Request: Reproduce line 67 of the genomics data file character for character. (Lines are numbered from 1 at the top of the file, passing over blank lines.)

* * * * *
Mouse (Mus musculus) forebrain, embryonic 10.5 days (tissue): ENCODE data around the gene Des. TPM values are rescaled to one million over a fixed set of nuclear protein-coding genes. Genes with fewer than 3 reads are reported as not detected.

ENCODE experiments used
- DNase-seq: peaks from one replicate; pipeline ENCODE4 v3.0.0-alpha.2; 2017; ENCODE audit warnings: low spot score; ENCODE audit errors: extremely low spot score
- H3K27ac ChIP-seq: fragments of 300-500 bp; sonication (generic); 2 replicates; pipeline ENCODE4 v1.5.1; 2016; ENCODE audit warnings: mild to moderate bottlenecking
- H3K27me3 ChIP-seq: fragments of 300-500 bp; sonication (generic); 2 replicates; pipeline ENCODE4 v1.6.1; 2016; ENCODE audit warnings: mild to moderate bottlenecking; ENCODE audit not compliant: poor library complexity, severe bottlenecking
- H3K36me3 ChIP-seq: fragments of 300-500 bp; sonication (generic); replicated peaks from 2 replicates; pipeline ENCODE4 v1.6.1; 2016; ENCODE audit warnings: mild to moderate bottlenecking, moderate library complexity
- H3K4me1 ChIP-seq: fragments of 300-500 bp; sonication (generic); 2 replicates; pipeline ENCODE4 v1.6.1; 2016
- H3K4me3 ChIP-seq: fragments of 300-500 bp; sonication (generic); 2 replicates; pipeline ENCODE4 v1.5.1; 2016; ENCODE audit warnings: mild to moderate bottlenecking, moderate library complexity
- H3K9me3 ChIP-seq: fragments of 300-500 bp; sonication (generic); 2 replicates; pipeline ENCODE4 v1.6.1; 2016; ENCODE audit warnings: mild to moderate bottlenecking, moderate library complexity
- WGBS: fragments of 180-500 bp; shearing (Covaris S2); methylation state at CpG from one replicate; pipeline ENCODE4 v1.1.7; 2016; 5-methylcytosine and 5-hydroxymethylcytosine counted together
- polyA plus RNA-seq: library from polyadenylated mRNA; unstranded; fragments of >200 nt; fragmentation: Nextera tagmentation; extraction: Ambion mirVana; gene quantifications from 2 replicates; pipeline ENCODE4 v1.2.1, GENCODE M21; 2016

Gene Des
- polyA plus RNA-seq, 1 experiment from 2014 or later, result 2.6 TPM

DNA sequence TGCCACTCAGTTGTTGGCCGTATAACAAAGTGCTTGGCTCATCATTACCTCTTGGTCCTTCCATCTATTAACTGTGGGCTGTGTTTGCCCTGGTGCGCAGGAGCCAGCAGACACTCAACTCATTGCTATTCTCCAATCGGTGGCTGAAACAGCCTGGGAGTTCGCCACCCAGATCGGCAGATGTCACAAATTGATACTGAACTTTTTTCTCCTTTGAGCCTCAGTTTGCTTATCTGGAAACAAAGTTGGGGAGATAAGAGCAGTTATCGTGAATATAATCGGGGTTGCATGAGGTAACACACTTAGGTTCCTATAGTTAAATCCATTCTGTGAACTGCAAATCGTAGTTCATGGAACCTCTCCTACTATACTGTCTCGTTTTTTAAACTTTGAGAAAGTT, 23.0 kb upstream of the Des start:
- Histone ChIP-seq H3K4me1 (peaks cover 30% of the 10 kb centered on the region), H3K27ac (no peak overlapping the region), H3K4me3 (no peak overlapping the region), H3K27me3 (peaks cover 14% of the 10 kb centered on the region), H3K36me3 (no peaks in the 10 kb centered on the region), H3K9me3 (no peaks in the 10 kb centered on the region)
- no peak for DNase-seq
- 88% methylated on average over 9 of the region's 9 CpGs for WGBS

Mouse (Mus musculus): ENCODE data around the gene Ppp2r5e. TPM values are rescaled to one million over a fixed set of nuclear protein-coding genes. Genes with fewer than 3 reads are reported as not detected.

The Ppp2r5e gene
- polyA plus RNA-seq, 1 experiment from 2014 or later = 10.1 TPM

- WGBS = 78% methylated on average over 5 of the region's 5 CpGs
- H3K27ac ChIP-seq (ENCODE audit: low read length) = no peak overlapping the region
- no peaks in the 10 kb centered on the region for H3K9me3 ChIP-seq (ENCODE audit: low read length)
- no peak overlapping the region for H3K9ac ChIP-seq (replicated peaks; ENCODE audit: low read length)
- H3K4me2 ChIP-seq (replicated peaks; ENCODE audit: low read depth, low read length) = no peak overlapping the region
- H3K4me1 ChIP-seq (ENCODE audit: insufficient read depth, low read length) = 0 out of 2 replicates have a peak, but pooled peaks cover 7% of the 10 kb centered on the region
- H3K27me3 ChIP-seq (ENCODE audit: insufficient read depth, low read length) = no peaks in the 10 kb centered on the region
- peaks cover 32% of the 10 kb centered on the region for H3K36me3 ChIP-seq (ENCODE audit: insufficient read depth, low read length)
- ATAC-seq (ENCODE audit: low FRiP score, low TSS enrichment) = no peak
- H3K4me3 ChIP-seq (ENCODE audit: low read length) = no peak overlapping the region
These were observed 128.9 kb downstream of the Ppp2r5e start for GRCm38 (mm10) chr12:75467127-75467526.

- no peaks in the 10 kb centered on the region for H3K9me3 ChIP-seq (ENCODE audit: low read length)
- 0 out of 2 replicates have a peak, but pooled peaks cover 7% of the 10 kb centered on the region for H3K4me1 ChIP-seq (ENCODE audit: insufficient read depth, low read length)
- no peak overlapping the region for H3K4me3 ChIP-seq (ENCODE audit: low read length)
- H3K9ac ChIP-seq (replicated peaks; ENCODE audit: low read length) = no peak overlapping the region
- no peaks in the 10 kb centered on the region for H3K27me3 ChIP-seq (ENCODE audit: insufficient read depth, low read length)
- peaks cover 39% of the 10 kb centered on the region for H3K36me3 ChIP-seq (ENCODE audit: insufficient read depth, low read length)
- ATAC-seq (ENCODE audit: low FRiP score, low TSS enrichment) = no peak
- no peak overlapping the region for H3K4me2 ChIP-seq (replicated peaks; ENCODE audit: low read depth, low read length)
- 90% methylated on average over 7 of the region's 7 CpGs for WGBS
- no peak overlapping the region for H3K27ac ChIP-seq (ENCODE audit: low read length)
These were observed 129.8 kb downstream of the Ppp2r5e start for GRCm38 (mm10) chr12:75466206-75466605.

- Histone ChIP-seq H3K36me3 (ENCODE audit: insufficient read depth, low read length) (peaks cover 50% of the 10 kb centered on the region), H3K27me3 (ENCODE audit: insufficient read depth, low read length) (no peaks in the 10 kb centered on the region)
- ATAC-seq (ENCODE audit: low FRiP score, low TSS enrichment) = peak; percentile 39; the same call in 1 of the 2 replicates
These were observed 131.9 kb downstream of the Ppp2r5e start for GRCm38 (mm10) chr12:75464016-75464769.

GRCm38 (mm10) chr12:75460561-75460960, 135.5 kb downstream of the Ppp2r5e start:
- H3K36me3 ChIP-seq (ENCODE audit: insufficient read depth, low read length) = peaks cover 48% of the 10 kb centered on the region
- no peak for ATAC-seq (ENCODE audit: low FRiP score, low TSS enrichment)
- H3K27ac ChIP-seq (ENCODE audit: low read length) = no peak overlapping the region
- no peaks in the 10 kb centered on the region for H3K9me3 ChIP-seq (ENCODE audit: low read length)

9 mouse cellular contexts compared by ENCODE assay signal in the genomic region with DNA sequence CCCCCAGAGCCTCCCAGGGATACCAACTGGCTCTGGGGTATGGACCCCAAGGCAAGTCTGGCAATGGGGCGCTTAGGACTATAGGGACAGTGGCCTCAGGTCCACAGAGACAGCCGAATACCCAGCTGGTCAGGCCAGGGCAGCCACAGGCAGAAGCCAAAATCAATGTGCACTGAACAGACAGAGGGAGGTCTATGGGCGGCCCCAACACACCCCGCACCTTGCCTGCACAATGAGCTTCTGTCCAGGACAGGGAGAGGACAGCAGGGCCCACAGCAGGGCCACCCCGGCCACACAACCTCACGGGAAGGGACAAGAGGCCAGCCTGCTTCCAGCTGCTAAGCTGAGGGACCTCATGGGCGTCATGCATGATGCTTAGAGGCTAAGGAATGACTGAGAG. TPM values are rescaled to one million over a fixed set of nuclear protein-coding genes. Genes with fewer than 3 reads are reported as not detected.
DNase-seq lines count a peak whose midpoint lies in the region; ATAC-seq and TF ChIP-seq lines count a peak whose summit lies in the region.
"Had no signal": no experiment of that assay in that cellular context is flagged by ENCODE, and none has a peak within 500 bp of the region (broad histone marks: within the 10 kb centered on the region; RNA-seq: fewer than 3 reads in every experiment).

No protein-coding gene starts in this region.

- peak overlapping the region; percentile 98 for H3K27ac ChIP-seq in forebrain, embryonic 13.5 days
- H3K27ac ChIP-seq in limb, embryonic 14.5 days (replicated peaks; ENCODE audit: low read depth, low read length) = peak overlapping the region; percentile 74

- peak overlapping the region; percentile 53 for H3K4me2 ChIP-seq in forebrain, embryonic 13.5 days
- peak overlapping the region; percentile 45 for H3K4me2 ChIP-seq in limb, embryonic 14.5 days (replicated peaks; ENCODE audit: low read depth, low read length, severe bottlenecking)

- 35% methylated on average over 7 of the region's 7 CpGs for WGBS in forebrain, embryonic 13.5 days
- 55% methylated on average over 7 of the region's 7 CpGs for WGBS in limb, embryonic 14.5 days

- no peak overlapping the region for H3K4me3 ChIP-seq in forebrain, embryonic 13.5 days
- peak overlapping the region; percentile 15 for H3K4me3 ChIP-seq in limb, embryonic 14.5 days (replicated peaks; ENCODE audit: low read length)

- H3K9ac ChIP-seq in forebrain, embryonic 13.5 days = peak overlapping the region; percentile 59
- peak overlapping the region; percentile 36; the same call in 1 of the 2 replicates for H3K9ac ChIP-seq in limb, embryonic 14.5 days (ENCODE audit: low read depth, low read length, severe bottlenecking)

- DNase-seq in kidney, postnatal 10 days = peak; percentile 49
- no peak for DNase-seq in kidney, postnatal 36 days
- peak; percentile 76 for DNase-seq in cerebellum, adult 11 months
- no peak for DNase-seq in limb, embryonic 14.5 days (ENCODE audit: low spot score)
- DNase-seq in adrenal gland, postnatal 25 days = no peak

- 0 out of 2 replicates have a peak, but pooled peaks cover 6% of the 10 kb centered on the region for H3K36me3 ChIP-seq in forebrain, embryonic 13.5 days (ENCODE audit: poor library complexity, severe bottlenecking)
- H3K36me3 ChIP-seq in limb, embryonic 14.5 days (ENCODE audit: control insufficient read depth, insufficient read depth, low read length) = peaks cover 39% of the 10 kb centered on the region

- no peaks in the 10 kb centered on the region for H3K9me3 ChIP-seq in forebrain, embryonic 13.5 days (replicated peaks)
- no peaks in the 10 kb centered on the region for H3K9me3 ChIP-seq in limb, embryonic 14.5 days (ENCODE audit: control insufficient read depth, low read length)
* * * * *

- peak; percentile 76 for DNase-seq in cerebellum, adult 11 months